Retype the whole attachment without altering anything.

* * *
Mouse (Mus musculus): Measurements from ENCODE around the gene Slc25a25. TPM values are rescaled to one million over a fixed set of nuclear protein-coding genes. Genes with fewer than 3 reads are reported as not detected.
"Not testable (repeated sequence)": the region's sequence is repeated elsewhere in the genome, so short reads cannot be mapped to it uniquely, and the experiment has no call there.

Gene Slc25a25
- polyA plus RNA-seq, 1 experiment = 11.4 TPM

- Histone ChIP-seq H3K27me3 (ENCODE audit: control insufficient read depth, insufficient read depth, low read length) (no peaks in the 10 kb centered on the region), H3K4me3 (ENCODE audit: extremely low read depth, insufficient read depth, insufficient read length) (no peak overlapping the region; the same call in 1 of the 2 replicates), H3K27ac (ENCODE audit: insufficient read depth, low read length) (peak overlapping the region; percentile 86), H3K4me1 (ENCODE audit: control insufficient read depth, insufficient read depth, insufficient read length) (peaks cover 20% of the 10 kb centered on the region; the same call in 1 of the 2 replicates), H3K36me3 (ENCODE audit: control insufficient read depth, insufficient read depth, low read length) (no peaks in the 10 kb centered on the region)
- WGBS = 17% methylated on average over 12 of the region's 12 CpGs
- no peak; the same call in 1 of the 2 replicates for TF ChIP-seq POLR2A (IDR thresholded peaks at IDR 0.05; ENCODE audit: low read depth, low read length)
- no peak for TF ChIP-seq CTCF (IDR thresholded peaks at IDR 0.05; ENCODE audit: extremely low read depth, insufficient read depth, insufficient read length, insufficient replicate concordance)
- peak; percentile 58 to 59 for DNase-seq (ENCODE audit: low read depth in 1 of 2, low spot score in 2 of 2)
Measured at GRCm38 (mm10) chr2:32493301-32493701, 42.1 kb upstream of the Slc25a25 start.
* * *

Mouse (Mus musculus): Measurements from ENCODE around the gene Slc25a25. TPM values are rescaled to one million over a fixed set of nuclear protein-coding genes. Genes with fewer than 3 reads are reported as not detected.
"Not testable (repeated sequence)": the region's sequence is repeated elsewhere in the genome, so short reads cannot be mapped to it uniquely, and the experiment has no call there.

Gene Slc25a25
- polyA plus RNA-seq, 1 experiment = 11.4 TPM

- Histone ChIP-seq H3K27me3 (ENCODE audit: control insufficient read depth, insufficient read depth, low read length) (no peaks in the 10 kb centered on the region), H3K4me3 (ENCODE audit: extremely low read depth, insufficient read depth, insufficient read length) (no peak overlapping the region; the same call in 1 of the 2 replicates), H3K27ac (ENCODE audit: insufficient read depth, low read length) (peak overlapping the region; percentile 86), H3K4me1 (ENCODE audit: control insufficient read depth, insufficient read depth, insufficient read length) (peaks cover 20% of the 10 kb centered on the region; the same call in 1 of the 2 replicates), H3K36me3 (ENCODE audit: control insufficient read depth, insufficient read depth, low read length) (no peaks in the 10 kb centered on the region)
- WGBS = 17% methylated on average over 12 of the region's 12 CpGs
- no peak; the same call in 1 of the 2 replicates for TF ChIP-seq POLR2A (IDR thresholded peaks at IDR 0.05; ENCODE audit: low read depth, low read length)
- no peak for TF ChIP-seq CTCF (IDR thresholded peaks at IDR 0.05; ENCODE audit: extremely low read depth, insufficient read depth, insufficient read length, insufficient replicate concordance)
- peak; percentile 58 to 59 for DNase-seq (ENCODE audit: low read depth in 1 of 2, low spot score in 2 of 2)
Measured at GRCm38 (mm10) chr2:32493301-32493701, 42.1 kb upstream of the Slc25a25 start.